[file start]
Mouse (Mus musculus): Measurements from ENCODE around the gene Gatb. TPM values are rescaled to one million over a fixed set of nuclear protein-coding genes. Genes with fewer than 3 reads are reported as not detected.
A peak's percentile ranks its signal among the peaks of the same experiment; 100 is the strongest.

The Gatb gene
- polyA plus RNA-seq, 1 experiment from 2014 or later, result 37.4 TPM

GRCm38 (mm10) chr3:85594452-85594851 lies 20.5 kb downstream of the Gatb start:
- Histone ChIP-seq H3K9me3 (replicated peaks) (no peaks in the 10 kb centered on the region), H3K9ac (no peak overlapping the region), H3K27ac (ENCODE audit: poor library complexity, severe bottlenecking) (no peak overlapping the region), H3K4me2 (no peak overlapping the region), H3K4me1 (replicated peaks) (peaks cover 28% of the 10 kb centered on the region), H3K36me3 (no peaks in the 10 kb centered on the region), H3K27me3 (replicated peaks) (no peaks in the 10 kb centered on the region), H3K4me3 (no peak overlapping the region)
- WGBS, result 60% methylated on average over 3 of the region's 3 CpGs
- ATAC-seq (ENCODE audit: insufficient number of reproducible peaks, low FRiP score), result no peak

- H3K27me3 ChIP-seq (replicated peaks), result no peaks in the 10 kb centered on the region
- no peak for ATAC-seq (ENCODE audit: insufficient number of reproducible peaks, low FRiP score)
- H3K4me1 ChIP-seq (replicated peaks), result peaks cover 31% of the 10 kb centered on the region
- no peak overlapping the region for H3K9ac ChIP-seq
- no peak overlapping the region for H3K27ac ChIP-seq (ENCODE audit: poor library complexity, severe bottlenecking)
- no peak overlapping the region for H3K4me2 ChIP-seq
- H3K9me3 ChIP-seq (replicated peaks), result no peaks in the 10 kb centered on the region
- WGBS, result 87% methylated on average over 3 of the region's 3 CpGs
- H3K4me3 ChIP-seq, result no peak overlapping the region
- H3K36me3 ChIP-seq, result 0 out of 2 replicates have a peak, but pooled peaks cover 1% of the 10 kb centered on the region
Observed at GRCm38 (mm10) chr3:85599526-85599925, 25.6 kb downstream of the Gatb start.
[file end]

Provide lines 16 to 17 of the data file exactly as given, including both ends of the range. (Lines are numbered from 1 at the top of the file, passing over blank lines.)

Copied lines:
- WGBS, result 87% methylated on average over 3 of the region's 3 CpGs
- H3K4me3 ChIP-seq, result no peak overlapping the region